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AB1068 Ultrasound Assessment of Rheumatoid Arthritis Patients on Biological Therapy Using A 12 Joint Score – Complementary Tool to Define Remission
  1. M. Cerqueira,
  2. F. Teixeira,
  3. J. Sousa Neves,
  4. D. Peixoto,
  5. J.A. Costa,
  6. M.C. Afonso
  1. Rheumatology, ULSAM, Ponte de Lima, Portugal


Background Ultrasound (US) evaluation is a bedside tool increasingly more used to access disease activity of Rheumatoid Arthritis (RA) patients. The ACR/EULAR proposed criteria to define remission in RA does not include image criteria.

Objectives Identify possible discrepancies between clinical assessment of ACR/EULAR remission criteria and evidence of disease activity using an US evaluation (synovitis or Power Doppler (PD) positivity), in patients on biological DMARDs (bDMARDs). Compare the ultrasound score with clinical evaluation.

Methods Forty one patients diagnosed of RA, on bDMARDs, followed in a day-care hospital unit, were evaluated using a 12 joint US assessment (bilateral elbow, wrist, 2nd metacarpophalangeal (MCP), 3rd MCP, knee and ankle) within 3 hours of the routine clinical examination. The US assessment was performed by the same Rheumatologist, blinded to the clinical and laboratory findings; the Rheumatologists who made the clinical assessment were blinded to US evaluation. Both synovitis and PD were graded semi quantitatively from 0-3; the final US score was the sum of the highest synovitis and PD scores at each joint. Surgically replaced joints were excluded.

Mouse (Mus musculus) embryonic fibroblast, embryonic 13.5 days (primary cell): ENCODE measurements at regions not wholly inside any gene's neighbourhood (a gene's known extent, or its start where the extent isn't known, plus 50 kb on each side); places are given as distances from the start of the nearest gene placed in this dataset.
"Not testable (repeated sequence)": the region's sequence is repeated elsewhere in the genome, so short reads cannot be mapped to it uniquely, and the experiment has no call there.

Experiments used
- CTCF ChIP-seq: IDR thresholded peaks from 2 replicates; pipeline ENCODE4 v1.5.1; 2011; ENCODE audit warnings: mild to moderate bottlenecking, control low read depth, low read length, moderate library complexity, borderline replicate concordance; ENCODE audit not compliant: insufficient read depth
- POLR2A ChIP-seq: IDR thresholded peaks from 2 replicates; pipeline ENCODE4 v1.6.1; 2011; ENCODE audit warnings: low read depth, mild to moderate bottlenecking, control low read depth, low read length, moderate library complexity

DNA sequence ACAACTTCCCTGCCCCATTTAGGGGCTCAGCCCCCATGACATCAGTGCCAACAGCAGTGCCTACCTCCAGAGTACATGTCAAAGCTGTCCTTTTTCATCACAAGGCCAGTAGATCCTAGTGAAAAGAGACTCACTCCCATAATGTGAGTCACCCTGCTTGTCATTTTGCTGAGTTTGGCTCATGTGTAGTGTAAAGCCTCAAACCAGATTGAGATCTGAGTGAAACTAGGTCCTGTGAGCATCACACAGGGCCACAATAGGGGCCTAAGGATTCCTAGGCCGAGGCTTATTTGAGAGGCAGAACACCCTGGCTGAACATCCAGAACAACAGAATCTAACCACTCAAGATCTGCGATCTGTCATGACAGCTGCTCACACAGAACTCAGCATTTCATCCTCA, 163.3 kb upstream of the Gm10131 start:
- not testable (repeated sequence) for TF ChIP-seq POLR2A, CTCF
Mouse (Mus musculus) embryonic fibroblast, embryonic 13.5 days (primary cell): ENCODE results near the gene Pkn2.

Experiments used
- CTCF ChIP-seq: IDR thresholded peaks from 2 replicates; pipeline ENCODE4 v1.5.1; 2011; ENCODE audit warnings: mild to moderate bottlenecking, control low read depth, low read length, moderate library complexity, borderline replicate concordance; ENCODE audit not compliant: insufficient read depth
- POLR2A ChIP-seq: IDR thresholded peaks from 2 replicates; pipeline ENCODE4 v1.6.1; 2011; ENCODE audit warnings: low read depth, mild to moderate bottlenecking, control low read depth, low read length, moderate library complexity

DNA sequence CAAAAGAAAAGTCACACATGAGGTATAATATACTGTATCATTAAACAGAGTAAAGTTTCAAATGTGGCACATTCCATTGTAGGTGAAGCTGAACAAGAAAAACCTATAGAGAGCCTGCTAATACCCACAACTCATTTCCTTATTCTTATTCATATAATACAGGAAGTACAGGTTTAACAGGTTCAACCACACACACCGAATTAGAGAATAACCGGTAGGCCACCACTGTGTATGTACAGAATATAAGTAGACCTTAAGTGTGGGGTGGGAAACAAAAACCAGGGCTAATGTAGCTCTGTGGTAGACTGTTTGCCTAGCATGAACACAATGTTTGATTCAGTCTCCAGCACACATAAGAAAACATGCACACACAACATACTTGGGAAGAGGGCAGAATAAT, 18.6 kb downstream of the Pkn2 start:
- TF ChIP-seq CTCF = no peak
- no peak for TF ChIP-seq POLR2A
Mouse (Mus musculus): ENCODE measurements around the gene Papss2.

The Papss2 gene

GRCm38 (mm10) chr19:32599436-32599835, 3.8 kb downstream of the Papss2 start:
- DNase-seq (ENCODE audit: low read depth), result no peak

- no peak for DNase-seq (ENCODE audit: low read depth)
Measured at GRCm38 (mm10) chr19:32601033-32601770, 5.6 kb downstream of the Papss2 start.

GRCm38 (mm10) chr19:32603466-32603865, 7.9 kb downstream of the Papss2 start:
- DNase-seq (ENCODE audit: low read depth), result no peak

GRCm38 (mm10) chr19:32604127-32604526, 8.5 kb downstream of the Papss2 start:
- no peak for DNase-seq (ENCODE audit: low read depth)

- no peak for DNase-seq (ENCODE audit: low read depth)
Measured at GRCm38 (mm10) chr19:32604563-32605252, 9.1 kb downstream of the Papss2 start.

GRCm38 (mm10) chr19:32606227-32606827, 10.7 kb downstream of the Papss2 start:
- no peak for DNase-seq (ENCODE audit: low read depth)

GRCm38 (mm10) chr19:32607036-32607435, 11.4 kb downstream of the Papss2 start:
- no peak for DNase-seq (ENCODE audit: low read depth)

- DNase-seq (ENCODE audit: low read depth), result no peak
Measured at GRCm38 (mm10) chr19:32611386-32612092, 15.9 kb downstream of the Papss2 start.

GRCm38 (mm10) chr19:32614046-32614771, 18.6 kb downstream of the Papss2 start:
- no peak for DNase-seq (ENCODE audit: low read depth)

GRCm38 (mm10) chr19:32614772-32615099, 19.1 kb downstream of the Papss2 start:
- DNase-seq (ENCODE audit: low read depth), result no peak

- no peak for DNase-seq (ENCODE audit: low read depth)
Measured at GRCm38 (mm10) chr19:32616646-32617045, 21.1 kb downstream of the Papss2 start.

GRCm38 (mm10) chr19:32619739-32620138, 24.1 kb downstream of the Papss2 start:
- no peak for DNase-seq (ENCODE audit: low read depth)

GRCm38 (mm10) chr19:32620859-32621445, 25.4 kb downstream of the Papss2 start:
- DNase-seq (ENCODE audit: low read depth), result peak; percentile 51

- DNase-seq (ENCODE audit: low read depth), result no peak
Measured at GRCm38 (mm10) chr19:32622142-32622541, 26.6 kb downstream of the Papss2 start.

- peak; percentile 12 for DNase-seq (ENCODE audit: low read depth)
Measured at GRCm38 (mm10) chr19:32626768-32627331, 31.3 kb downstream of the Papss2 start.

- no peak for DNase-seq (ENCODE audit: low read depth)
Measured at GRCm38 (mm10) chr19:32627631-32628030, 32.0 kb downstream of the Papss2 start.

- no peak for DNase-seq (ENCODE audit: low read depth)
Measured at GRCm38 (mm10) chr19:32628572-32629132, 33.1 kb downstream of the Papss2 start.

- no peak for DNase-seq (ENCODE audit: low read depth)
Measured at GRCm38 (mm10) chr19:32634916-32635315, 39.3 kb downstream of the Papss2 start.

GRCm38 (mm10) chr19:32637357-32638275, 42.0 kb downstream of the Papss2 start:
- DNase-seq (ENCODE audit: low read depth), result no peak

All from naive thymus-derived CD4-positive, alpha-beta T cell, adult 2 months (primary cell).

Results The mean US score was 3.22±5.12, range 0-30 (mean synovitis score of 2.51±4.24 and mean PD score of 0.71±1.27); 14 patients had an US score of 0. In the group of patients with SDAI ≤3.3 (n=7), 6 had an US score of 0 and the other patient had an US score of 1; 8 patients with SDAI >3.3 had US score of 0. In the group of patients with DAS28 ≤2.6 (n=15), 8 had an US score of 0, and 7 had an US score >0 (range 1-6). Comparing clinical and US assessment by considering the joints included both in the DAS28 and US score, 21 (5.2%) joints were considered to be swollen and had evidence of US synovitis; 27 (6.7%) had US evidence of synovitis but were not considered to be swollen; 10 (2.5%) were considered to be swollen but had no US evidence of synovitis. The US score correlated strongly with SDAI (r=0.87, p<0.01) and physician VAS (r=0.87, p<0.01), moderately strongly with DAS28 (r=0.70, p<0.01) and moderately with C-reactive protein (r=0.56, p<0.01); it did not correlate with the number of years since RA diagnosis, months since on bDMARD, months on current bDMARD, patient VAS, HAQ or Erythrocyte Sedimentation Rate. No significant statistical difference between patients with positive or negative Rheumatoid Factor was observed, neither between different bDMARDs. There was a trend to a greater US score in patients on the 2nd or more bDMARD (mean 5±7.90) as compared to patients on the 1st bDMARD (mean 2.39±2.97), but the difference was not statistically significant.

Conclusions The ACR/EULAR proposed SDAI cutoff for remission criteria leaves out a significant proportion of patients with no US signs of disease activity. DAS28 ≤2.6 is less stringent in defining remission, but includes a great number of patients with US disease activity. A regular and standardized US assessment of RA patients is needed to complement clinical evaluation and better define disease activity.


  1. Naredo, E., et al., Validity, reproducibility, and responsiveness of a twelve-joint simplified power doppler ultrasonographic assessment of joint inflammation in rheumatoid arthritis. Arthritis Care & Research, 2008. 59(4): p. 515-522.

Disclosure of Interest None declared

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